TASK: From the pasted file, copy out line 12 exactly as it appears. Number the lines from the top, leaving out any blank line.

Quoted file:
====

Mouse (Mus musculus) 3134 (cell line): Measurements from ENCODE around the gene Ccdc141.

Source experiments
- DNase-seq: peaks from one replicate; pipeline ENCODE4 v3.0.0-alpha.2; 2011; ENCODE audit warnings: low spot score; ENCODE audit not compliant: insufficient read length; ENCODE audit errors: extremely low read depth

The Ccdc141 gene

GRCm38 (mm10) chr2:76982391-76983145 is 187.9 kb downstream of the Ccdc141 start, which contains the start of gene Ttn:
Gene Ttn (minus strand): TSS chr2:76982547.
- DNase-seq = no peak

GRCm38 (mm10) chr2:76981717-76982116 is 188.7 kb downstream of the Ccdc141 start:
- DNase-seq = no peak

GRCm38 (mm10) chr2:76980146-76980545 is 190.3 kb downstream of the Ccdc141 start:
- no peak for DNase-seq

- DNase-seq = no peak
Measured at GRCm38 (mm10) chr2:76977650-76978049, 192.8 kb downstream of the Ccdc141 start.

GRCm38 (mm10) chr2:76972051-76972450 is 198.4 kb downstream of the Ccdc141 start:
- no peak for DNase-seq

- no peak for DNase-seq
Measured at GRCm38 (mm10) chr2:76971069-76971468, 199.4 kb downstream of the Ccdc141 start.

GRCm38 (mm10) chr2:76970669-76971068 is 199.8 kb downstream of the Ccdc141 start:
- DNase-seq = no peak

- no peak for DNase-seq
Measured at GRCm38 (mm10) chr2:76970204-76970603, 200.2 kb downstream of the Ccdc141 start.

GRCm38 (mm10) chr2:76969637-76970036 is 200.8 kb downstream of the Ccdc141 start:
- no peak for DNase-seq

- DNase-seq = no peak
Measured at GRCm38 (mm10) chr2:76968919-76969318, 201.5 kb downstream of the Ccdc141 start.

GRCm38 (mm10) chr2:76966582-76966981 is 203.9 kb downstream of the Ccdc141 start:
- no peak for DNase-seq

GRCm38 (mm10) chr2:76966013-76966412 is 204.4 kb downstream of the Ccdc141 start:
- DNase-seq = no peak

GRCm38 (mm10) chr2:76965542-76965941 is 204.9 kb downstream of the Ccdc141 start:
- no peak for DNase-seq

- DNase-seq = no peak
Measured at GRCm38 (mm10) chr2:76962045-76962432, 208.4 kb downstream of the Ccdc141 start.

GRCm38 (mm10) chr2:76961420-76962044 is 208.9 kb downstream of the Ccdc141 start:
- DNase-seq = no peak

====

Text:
- DNase-seq = no peak